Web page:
TURNER PRIZE 2017: Lubiana Himid tackles racial stereotyping…



“Lubaina Himid was born in 1954 in Zanzibar, Tanzania. She studied Theatre Design at Wimbledon College of Art and an M.A in Cultural History at the Royal College of Art. She is Professor of Contemporary Art at the University of Central Lancashire. Recent solo exhibitions include Navigation Charts, Spike Island, Bristol, UK and Invisible Strategies, Modern Art Oxford, Oxford, UK (both 2017). Recent group exhibitions include The Place is Here, Nottingham Contemporary, Nottingham, UK (2017); The 1980s Today’s Beginnings?, Van Abbe Museum, Eindhoven, Netherlands (2016); Keywords Tate Liverpool, UK (2014); and Burning Down the House, Gwangju Biennale, South Korea (2014). From 1986–1990 Himid was director of the Elbow Room and has curated exhibitions including Carte de VisiteHollybush GardensLondon, UK (2015); The Thin Black Line, ICA, London, UK (1986); and Critical, Donald Rodney, Rochdale Art Gallery, Rochdale, UK (1989).

Himid makes paintings, prints, drawings and installations which celebrate Black creativity and the people of the African diaspora while challenging institutional invisibility. She references the slave industry and its legacies, and addresses the hidden and neglected cultural contribution made by real but forgotten people. In Naming the Money 2014, 100 cut-out life size figures depict Black servants and labourers who Himid individualises, giving each of them a name and story to work against the sense of the powerless mass. She often takes her paintings off the gallery wall so that her images become objects that surround the viewer. Whether working on Guardian newspapers or directly onto porcelain tableware, Himid continually subjects painting to the material of everyday life in order to explore Black identity.

Himid repeatedly questions the historical role of portraiture, as in works such as A Fashionable Marriage 1987, recently exhibited in The Place is Here at Nottingham Contemporary (2017). Inspired by William Hogarth’s Marriage a la Mode 4 (The Countess’s Morning Levee) 1743, this installation features a brightly coloured stage set with a cast of characters taken from Hogarth’s morality tale. Incorporating painting, drawing and collage on cut-outs, the installation relates its historical inspiration to our current climate by including contemporary newspaper headlines and images of Margaret Thatcher and Ronald Reagan. Himid’s satirical approach takes aim at the politics of the time as well as its legacy today. In works such as these, the artist appropriates and interrogates European painters and combines aspects of her African heritage to question the role of visual power.

Alongside her artistic practice Himid has curated exhibitions to showcase underrepresented Black artists. As an artist, advocate and curator she has facilitated and celebrated the role of Black artists and their contributions to contemporary society.

Lubaina Himid is 62 and lives and works in Preston.”

SMH:  https://goo.gl/qfa3Gt

“Lubaina Himid, a 63-year-old artist whose creations include dinner plates painted with vomiting aristocrats, has become the oldest person ever and the first black woman to win Britain’s most prestigious art award, the Turner Prize. Tanzanian-born Himid beat other shortlisted artists including British painter Hurvin Anderson, German painter Andrea Büttner and British filmmaker Rosalind Nashashibi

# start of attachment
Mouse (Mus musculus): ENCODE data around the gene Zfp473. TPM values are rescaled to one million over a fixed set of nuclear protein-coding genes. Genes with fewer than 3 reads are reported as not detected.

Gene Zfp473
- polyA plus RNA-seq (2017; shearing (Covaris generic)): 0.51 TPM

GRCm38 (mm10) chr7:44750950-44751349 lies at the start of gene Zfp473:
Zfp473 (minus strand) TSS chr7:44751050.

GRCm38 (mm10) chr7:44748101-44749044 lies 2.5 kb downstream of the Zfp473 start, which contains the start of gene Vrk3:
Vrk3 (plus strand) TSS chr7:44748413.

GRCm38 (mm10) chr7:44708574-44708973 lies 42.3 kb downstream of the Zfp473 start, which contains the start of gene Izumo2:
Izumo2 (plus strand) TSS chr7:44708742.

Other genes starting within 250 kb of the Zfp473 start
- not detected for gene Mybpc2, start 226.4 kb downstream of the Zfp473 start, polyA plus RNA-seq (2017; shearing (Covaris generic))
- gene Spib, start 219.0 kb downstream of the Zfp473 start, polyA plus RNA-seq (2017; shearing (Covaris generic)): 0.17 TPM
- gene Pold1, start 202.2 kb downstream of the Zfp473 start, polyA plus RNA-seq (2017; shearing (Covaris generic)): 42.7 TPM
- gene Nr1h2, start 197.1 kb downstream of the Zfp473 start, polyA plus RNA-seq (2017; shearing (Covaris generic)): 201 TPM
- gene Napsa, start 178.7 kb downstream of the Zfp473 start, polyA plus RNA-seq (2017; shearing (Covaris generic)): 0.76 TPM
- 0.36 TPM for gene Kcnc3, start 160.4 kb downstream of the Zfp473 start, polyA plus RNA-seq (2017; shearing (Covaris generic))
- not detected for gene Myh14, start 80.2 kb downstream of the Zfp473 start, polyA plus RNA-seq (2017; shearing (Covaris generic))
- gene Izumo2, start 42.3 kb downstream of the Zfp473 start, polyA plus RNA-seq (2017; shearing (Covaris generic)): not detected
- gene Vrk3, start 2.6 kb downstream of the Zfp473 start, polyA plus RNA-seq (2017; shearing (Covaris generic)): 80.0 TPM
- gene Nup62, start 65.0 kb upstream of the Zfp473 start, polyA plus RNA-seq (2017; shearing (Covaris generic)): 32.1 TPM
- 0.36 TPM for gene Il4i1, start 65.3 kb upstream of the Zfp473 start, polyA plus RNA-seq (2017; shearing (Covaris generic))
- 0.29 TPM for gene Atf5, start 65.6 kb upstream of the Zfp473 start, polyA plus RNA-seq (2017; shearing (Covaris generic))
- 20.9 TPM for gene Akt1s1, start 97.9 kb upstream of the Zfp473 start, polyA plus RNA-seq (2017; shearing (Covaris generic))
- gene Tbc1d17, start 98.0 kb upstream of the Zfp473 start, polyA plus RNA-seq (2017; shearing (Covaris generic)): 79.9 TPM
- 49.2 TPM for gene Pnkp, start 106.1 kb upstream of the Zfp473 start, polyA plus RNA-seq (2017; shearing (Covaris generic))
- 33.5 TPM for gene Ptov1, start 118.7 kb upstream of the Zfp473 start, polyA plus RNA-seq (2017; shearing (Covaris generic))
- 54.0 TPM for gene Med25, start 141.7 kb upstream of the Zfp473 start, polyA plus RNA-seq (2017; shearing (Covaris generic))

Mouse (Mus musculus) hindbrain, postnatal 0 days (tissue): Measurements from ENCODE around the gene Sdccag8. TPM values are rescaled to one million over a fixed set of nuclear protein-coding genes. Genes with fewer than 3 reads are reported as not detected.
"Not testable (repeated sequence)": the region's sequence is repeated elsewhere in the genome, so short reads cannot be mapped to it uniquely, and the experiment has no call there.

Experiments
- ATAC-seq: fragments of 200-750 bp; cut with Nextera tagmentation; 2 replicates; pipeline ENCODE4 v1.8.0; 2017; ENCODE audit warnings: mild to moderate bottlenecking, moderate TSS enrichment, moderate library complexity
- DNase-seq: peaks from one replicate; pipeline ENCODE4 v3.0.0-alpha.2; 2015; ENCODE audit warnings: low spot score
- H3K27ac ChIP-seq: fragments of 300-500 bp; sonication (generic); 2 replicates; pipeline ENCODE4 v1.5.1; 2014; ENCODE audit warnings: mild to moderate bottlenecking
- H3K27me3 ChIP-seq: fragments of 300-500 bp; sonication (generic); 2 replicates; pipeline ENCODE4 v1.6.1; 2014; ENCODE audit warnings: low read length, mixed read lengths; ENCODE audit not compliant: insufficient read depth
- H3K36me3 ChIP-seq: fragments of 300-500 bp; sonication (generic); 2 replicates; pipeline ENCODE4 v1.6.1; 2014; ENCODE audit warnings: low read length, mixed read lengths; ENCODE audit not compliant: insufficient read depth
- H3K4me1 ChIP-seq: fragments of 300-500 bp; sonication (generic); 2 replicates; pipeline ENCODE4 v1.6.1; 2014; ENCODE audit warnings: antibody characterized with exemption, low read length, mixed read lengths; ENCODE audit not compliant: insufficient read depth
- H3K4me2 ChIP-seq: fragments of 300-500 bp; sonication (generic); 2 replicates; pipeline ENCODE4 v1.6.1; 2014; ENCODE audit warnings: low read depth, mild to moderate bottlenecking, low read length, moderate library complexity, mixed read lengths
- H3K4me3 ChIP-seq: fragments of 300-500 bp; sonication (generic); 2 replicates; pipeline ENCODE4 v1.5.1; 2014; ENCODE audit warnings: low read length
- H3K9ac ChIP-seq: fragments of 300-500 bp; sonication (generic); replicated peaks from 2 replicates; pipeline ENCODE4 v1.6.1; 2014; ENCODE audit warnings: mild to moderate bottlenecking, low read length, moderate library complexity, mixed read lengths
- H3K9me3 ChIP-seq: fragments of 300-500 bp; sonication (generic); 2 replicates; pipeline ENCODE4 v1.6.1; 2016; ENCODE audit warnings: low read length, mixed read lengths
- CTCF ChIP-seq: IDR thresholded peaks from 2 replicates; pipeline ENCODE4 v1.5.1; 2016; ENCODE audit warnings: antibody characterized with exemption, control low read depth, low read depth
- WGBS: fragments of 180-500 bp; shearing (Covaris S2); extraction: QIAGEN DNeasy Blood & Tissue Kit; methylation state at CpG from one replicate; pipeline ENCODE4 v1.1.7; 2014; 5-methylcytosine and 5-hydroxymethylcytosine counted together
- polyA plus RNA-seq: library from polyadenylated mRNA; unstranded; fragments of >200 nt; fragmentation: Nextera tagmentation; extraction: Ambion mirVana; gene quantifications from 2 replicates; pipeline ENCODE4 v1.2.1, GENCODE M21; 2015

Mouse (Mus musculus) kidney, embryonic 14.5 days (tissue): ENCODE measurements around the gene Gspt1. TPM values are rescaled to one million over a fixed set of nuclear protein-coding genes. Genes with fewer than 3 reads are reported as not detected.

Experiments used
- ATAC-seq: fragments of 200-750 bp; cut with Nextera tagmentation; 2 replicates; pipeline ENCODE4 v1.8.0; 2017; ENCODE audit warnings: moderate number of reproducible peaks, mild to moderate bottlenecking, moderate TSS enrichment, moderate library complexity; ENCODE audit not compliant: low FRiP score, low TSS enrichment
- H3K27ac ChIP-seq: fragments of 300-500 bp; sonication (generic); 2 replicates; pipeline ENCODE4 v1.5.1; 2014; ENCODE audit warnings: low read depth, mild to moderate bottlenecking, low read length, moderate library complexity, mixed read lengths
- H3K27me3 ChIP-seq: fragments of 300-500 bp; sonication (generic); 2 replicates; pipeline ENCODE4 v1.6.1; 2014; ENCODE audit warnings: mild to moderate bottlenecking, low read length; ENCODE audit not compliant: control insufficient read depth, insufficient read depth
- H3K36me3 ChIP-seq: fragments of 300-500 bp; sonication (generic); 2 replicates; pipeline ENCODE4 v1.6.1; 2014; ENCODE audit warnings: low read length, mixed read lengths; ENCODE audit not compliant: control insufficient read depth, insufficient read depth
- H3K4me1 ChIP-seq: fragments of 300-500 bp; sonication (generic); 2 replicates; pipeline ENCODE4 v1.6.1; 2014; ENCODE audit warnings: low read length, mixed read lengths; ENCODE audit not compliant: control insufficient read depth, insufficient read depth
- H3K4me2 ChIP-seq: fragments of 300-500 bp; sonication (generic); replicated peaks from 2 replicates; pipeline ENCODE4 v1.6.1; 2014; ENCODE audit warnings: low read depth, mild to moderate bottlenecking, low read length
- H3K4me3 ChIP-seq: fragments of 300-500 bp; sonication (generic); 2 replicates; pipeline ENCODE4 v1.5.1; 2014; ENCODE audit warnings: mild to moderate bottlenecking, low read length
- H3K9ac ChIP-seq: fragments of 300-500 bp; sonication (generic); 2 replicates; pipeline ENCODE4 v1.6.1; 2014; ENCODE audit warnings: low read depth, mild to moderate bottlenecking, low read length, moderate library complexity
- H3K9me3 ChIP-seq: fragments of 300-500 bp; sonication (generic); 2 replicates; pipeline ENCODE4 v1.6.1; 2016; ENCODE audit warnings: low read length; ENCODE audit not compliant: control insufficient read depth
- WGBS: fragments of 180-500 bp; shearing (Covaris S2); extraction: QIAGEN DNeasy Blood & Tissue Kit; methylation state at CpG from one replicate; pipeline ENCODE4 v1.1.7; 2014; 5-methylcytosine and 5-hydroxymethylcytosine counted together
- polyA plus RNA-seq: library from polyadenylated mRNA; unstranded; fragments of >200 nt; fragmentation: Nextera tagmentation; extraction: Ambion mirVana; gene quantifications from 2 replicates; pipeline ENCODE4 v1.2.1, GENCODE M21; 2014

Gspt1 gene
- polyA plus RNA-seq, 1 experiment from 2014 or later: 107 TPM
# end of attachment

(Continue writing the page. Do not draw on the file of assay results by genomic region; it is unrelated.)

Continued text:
The judges praised Himid for her “uncompromising tackling of issues including colonial history and how racism persists today”, Alex Farquharson, director of organisers Tate Britain, said.

Mr Farquharson said Himid tackled “difficult and painful” issues and described her work as courageous.

Himid was awarded the Turner Prize for three exhibitions of her work in Oxford, Bristol and Nottingham. “Together they offered a great summation of her practice over the last few decades and also revealed how vital her work is at the present moment,” Mr Farquharson said.

A key part of Himid’s approach is to tackle racial stereotyping and issues from the past such as slavery during Britain’s colonial history.

in her acceptance speech, Himid thanked the critics and curators who had supported her during what she described as “the wilderness years”.

Himid, who was born in Zanzibar, lives in Britain and is professor of contemporary art at the University of Central Lancashire. She came to Britain as a child and grew up in London. “Thanks to my mother who let me do what I wanted as a teenager if I was home by 10,” Himid said, accepting the prize. “To the art and cultural historians who cared enough to write essays about my work for decades – thank you, you gave me sustenance in the wilderness years.”

In the past, the prize has been viewed as a vehicle for younger artists, but it has moved in a new direction this year, with two nominees over 40 and the other two shortlisted artists in their 50s and 60s. The organisers scrapped a rule introduced in 1991 that required nominated artists to be under 50.”


The Turner Prize award money is £40,000 ($54,000), with £25,000 going to the winner and £5000 each for the other shortlisted artists.

Founded in 1984 and named after English 19th-century landscape painter J.M.W. Turner, the prize is Britain’s most high-profile visual arts award. During the 1990s, it helped to launch the careers of some of the stars of the Young British Artists movement such as Damien Hirst and Tracey Emin.

Translate »




We look forward to sharing our latest news and tips with you.